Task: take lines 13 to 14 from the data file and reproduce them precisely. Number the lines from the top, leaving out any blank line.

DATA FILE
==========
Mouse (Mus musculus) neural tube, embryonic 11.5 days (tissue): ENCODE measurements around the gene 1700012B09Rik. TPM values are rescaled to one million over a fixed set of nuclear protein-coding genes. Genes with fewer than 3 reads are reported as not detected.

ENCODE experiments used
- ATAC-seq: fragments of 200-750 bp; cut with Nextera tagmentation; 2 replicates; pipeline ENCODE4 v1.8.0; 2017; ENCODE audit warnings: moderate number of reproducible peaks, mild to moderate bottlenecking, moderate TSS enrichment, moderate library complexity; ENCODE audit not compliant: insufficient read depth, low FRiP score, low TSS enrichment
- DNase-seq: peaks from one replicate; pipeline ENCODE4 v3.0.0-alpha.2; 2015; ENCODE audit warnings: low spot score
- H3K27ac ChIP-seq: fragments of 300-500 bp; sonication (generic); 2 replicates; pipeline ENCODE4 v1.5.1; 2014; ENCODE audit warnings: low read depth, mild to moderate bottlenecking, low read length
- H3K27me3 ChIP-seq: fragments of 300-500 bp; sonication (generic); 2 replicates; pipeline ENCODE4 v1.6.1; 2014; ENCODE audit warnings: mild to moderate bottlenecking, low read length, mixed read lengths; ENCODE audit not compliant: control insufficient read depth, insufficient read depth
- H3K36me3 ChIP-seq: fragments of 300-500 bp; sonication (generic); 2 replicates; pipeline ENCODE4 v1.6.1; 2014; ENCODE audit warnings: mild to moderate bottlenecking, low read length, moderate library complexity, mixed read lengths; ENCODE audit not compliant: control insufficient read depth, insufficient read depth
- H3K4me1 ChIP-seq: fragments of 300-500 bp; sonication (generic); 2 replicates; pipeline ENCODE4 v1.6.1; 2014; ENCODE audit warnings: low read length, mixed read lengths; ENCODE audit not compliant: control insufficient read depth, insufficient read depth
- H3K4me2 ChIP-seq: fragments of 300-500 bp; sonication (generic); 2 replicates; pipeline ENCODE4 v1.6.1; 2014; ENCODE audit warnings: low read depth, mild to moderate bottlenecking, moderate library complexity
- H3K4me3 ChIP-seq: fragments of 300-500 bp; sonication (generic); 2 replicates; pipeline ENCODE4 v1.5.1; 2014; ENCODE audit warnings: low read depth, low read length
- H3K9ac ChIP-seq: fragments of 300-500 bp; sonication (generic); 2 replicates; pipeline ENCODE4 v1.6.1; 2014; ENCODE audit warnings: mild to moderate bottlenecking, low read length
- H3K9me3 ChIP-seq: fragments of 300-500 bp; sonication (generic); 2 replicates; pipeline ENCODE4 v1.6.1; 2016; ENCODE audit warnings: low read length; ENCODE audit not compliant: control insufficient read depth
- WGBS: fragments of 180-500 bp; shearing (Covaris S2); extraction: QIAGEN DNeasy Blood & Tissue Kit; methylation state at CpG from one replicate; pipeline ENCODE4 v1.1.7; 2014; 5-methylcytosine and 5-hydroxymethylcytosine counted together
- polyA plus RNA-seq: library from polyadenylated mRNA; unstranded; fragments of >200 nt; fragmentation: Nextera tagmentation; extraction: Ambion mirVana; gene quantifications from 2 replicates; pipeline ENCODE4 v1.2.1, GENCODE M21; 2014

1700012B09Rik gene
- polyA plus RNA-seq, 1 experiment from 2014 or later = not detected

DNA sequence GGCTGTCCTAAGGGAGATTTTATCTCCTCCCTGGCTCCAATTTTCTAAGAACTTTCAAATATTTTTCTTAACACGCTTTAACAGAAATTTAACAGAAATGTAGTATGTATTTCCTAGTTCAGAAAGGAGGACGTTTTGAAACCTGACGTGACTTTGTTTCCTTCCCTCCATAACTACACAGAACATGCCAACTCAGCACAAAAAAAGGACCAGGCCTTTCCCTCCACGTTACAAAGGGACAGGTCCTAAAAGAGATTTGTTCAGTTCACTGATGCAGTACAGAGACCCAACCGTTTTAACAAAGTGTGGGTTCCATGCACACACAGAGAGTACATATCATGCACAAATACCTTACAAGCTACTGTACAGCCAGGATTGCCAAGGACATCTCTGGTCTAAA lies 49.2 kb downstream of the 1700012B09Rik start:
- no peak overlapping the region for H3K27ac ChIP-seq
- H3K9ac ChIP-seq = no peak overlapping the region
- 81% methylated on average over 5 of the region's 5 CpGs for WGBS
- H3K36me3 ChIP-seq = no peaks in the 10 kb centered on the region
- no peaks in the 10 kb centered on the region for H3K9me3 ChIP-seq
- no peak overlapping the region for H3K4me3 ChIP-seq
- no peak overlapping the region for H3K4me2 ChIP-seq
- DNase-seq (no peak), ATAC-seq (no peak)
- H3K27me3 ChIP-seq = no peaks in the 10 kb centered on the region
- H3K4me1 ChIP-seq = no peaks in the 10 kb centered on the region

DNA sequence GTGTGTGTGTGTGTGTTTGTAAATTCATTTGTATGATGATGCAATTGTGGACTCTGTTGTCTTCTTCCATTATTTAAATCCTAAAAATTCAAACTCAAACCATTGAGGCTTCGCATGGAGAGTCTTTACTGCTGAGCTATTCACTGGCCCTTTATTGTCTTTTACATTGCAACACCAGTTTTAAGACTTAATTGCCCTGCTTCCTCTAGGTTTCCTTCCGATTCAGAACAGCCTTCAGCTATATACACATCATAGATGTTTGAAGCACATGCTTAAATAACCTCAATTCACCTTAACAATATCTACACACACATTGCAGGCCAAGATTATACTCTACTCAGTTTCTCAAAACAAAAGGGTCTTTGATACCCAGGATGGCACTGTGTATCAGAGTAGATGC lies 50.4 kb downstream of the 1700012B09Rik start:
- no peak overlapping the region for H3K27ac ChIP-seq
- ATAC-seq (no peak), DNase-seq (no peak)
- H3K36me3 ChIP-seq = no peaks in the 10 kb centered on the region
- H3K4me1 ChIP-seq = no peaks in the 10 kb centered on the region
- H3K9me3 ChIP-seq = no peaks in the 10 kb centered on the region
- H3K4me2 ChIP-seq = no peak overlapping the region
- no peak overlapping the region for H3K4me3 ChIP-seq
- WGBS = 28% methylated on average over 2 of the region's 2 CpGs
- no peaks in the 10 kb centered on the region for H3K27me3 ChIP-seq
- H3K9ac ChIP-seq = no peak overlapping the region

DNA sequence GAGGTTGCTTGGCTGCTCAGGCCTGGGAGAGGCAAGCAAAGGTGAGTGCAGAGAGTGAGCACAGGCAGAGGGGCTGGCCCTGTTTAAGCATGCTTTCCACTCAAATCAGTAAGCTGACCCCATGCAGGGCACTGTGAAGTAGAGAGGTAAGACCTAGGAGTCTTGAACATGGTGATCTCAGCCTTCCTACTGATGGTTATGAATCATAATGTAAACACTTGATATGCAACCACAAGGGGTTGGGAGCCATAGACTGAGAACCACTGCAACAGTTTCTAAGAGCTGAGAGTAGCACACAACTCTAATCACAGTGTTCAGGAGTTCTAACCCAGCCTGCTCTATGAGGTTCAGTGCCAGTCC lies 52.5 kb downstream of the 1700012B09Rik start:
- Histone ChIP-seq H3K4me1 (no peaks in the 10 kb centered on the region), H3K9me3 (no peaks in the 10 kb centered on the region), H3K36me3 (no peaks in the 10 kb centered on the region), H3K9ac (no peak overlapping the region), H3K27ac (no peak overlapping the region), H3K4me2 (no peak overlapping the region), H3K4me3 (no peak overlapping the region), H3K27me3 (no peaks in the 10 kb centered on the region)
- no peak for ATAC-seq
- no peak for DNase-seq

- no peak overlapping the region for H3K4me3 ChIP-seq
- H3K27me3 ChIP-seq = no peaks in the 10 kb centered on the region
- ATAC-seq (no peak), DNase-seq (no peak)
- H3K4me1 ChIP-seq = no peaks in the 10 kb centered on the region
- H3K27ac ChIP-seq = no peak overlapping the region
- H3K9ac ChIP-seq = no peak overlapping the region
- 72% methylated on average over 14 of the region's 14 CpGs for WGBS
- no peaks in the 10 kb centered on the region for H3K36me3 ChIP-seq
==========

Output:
- WGBS: fragments of 180-500 bp; shearing (Covaris S2); extraction: QIAGEN DNeasy Blood & Tissue Kit; methylation state at CpG from one replicate; pipeline ENCODE4 v1.1.7; 2014; 5-methylcytosine and 5-hydroxymethylcytosine counted together
- polyA plus RNA-seq: library from polyadenylated mRNA; unstranded; fragments of >200 nt; fragmentation: Nextera tagmentation; extraction: Ambion mirVana; gene quantifications from 2 replicates; pipeline ENCODE4 v1.2.1, GENCODE M21; 2014